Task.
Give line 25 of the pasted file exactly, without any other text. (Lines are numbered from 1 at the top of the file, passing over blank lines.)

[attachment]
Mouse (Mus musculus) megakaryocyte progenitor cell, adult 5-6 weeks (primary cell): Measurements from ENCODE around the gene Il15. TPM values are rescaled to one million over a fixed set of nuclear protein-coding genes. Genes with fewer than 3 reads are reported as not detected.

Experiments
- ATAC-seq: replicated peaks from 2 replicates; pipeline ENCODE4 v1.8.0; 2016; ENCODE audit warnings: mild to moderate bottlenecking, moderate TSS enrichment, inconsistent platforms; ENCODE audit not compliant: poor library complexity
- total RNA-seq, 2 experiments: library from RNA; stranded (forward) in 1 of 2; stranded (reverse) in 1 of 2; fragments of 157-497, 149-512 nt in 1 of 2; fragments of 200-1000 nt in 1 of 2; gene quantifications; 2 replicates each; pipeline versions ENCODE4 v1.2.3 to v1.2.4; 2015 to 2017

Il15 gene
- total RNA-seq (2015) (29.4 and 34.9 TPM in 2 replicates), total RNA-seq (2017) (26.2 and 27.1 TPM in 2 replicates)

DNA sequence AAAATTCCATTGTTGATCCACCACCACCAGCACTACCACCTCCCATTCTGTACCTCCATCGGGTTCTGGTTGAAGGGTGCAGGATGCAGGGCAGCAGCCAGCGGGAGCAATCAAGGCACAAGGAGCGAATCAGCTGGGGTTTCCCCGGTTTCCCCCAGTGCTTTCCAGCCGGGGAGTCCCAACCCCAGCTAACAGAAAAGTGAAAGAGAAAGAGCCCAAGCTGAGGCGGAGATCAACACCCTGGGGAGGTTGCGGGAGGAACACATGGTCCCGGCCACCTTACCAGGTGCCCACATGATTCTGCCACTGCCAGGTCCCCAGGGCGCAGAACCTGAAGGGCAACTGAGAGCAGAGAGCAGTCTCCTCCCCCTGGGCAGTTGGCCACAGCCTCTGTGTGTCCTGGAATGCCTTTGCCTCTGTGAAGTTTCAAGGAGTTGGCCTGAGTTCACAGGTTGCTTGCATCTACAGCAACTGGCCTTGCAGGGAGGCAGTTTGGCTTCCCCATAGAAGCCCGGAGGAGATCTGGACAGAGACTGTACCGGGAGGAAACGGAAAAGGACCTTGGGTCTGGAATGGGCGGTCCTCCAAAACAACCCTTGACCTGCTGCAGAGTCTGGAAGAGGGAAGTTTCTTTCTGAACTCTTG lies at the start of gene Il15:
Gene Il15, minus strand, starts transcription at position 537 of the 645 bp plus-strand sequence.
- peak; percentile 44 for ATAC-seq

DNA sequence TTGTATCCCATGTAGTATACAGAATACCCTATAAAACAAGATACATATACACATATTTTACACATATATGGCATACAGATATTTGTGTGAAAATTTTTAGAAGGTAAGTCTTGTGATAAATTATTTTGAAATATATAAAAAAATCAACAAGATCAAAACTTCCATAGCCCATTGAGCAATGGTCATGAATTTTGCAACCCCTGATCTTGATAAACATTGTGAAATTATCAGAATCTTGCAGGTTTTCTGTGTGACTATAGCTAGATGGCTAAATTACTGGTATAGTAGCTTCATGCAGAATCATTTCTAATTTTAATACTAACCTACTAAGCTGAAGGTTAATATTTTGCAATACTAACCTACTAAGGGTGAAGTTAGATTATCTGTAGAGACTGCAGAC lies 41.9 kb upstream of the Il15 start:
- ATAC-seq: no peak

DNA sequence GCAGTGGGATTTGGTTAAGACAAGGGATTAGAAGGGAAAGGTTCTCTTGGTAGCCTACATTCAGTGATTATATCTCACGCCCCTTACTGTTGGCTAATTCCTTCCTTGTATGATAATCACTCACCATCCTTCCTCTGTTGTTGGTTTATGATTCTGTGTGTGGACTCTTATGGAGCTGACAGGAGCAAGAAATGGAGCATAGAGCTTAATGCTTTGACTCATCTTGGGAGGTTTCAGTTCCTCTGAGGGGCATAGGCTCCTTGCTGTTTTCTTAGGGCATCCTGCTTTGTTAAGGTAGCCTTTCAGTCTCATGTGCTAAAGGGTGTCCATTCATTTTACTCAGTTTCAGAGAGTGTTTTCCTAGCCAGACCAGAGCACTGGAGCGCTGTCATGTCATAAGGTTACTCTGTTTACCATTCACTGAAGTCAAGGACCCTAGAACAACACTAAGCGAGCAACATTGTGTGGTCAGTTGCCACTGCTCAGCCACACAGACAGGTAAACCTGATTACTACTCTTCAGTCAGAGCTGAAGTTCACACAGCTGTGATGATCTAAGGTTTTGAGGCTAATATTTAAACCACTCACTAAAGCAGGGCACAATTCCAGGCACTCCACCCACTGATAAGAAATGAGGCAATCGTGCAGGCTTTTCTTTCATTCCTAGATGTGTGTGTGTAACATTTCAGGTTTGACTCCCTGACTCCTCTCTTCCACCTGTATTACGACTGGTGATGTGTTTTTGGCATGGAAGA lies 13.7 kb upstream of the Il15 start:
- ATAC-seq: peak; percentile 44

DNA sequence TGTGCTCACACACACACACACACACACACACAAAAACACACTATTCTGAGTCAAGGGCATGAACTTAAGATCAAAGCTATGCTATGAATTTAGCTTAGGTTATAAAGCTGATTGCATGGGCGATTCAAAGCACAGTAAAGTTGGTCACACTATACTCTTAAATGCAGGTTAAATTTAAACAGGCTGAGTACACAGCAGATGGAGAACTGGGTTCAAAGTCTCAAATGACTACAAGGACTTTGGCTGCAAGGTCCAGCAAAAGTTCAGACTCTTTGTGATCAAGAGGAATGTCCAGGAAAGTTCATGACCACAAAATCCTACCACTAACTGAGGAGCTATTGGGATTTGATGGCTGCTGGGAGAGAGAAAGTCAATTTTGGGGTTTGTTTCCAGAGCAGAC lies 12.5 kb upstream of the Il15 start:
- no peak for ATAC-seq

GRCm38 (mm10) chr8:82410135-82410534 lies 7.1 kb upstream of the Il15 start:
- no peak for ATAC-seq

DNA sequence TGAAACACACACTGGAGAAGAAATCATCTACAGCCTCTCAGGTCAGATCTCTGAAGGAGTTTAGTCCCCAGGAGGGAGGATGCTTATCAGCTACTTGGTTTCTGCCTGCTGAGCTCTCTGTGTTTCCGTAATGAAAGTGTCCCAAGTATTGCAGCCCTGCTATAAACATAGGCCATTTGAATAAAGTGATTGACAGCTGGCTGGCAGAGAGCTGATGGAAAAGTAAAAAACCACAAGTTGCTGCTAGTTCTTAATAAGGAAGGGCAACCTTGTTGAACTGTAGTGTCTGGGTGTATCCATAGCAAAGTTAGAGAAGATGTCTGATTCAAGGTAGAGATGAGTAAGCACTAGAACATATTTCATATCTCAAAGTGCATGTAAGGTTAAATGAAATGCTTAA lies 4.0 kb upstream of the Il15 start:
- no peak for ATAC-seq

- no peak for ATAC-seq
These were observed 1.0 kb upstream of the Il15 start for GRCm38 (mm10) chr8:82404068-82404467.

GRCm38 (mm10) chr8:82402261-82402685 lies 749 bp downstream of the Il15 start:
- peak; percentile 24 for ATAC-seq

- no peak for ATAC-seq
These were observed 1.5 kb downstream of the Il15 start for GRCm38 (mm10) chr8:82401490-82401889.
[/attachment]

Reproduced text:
These were observed 1.5 kb downstream of the Il15 start for GRCm38 (mm10) chr8:82401490-82401889.